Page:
How to avoid it: The best tactic is to avoid mosquitoes: Stay away from standing water, cover up with long sleeves and pants, and use window screens and netting (don’t forget to protect baby strollers, too).

Use an insect spray that contains DEET. Spray clothing rather than skin after applying sunscreen, advises Dr. Goldstein. Be extra cautious when using insect spray on kids: Spray it on your hand first, then lightly rub it onto their face. Never use insect repellent on a child younger than 2 months of age.

How to treat it: If you do get a mosquito bite, use a little hydrocortisone cream to minimize the itching. Ice packs and topical solutions containing calamine also help.

For children who have a stronger reaction to bites, oral antihistamines can help. Adults can try antihistamines (such as Claritin® and Zyrtec®), too. Avoid scratching, which may lead to infection.

Summer bummer No. 3: Heat rash

What it is: Also known as miliaria or prickly heat, heat rash happens when your pores trap sweat under your skin. Some medications can also cause a reaction on your skin when you’re exposed to the sun after taking them. Common culprits include certain antibiotics, pain relievers and even birth control pills.

Signs and symptoms: You might have a rough red rash, small blisters or larger red lumps. Heat rash can be itchy, and sometimes blisters form, which may fill with a clear fluid and burst.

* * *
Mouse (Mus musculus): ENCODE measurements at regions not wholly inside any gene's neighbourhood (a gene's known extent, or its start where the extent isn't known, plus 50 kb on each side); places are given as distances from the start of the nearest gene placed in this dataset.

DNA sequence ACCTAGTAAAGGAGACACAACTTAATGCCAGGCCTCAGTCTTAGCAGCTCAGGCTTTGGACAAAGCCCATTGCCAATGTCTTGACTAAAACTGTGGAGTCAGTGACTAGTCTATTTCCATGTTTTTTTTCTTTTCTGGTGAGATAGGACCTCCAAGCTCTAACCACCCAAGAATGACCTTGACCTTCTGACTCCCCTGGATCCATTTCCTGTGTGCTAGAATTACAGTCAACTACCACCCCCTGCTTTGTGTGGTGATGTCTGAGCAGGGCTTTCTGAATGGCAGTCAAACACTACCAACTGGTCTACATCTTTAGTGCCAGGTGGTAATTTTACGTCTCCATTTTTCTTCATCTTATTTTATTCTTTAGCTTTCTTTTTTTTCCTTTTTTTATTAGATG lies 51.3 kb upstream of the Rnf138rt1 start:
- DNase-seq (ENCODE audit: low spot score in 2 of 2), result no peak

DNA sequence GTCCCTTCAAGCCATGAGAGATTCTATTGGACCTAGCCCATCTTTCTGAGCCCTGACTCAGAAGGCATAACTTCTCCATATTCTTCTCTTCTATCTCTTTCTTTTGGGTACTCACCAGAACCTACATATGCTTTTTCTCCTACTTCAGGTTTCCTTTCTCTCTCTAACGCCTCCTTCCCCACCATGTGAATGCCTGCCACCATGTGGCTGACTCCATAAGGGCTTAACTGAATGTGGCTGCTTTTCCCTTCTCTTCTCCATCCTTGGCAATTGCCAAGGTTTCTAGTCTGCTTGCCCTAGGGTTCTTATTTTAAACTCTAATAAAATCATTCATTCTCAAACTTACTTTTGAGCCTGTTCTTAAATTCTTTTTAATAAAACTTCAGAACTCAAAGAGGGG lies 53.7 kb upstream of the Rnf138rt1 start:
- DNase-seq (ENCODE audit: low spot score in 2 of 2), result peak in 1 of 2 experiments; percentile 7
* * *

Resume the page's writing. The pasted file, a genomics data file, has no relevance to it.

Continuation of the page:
How to treat it: The solution is usually pretty simple, says Dr. Reierson. “You can help calm that reaction if you get out of the hot environment, cool yourself down and take a cool shower.”

How to avoid it: In hot weather, wear light, loose-fitting cotton clothing, which helps absorb moisture and keeps it off your skin. On very hot days, use air-conditioning or a fan to stay dry.

Summer bummer No. 4: Blisters

What it is: Summer can be hard on your feet. Watch out for foot and toe blisters — small, raised areas of skin filled with watery liquid. They’re caused by pressure, moisture and friction, which can happen when the outer layer of your skin rubs against your shoes or sandals.

Signs and symptoms: Look out for pockets of fluid that form on your skin after repeated rubbing, usually against a shoe that doesn’t fit well. Blisters can be painful, itchy and red.

How to treat it: The American Academy of Dermatology recommends these simple strategies:

  • Cover the blister loosely with a padded bandage.
  • Never pop a blister — that can cause an infection.
  • When the liquid has drained from your blister, keep the area clean and add a bit of petroleum jelly.
  • Don’t remove the roof of your blister — it helps protect your skin as it heals.
  • Watch out for signs of infection. “If you start to get redness or a reaction around your blister, or if it starts draining an icky yellow fluid, see your doctor,” says Dr. Reierson.

How to avoid it: Try this dancer’s trick that works for the Radio City Rockettes: Tape areas of your feet and toes that might rub and cause blisters. Masking tape works great. And be sure to wear shoes that fill well.

Want to feel great all summer long? Check out these 15 tips. 

Additional sources
Poison ivy: Mayo Clinic (n.d.). “Poison Ivy Rash”
Blisters: American Academy of Dermatology (n.d.). “How to Prevent and Treat Blisters”

This article originally appeared on Optum Store.